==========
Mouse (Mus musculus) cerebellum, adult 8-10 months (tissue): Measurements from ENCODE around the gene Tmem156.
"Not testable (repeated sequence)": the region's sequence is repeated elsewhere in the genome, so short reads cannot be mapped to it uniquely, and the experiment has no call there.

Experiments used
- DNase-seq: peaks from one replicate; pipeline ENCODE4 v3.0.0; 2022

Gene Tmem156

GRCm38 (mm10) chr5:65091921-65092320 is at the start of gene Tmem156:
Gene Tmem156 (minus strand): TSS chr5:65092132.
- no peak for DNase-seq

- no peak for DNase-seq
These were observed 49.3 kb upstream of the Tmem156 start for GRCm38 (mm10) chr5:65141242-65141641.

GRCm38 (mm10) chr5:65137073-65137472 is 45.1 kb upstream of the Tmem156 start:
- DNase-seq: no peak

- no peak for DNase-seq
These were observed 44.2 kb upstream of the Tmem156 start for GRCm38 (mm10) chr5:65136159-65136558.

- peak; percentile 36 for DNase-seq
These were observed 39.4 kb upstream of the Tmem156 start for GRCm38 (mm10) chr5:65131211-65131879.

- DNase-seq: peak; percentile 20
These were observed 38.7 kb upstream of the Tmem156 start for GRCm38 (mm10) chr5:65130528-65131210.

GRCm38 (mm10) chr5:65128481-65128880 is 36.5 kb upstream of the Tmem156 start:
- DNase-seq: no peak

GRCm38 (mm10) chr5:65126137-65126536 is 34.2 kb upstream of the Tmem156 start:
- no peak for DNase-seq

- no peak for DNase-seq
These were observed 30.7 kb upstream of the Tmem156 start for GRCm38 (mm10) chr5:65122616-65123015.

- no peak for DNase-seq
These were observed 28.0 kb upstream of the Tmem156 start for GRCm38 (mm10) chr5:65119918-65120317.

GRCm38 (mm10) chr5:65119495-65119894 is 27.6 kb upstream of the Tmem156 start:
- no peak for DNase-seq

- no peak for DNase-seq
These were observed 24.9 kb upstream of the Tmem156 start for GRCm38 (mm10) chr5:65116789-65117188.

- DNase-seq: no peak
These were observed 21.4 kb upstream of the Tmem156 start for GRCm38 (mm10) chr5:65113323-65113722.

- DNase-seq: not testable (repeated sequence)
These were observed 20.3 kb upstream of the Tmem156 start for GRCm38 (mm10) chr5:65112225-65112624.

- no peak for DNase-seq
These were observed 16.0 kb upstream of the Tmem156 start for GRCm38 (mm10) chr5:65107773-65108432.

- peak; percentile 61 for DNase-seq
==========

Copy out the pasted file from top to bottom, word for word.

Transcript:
Mouse (Mus musculus) cerebellum, adult 8-10 months (tissue): Measurements from ENCODE around the gene Tmem156.
"Not testable (repeated sequence)": the region's sequence is repeated elsewhere in the genome, so short reads cannot be mapped to it uniquely, and the experiment has no call there.

Experiments used
- DNase-seq: peaks from one replicate; pipeline ENCODE4 v3.0.0; 2022

Gene Tmem156

GRCm38 (mm10) chr5:65091921-65092320 is at the start of gene Tmem156:
Gene Tmem156 (minus strand): TSS chr5:65092132.
- no peak for DNase-seq

- no peak for DNase-seq
These were observed 49.3 kb upstream of the Tmem156 start for GRCm38 (mm10) chr5:65141242-65141641.

GRCm38 (mm10) chr5:65137073-65137472 is 45.1 kb upstream of the Tmem156 start:
- DNase-seq: no peak

- no peak for DNase-seq
These were observed 44.2 kb upstream of the Tmem156 start for GRCm38 (mm10) chr5:65136159-65136558.

- peak; percentile 36 for DNase-seq
These were observed 39.4 kb upstream of the Tmem156 start for GRCm38 (mm10) chr5:65131211-65131879.

- DNase-seq: peak; percentile 20
These were observed 38.7 kb upstream of the Tmem156 start for GRCm38 (mm10) chr5:65130528-65131210.

GRCm38 (mm10) chr5:65128481-65128880 is 36.5 kb upstream of the Tmem156 start:
- DNase-seq: no peak

GRCm38 (mm10) chr5:65126137-65126536 is 34.2 kb upstream of the Tmem156 start:
- no peak for DNase-seq

- no peak for DNase-seq
These were observed 30.7 kb upstream of the Tmem156 start for GRCm38 (mm10) chr5:65122616-65123015.

- no peak for DNase-seq
These were observed 28.0 kb upstream of the Tmem156 start for GRCm38 (mm10) chr5:65119918-65120317.

GRCm38 (mm10) chr5:65119495-65119894 is 27.6 kb upstream of the Tmem156 start:
- no peak for DNase-seq

- no peak for DNase-seq
These were observed 24.9 kb upstream of the Tmem156 start for GRCm38 (mm10) chr5:65116789-65117188.

- DNase-seq: no peak
These were observed 21.4 kb upstream of the Tmem156 start for GRCm38 (mm10) chr5:65113323-65113722.

- DNase-seq: not testable (repeated sequence)
These were observed 20.3 kb upstream of the Tmem156 start for GRCm38 (mm10) chr5:65112225-65112624.

- no peak for DNase-seq
These were observed 16.0 kb upstream of the Tmem156 start for GRCm38 (mm10) chr5:65107773-65108432.

- peak; percentile 61 for DNase-seq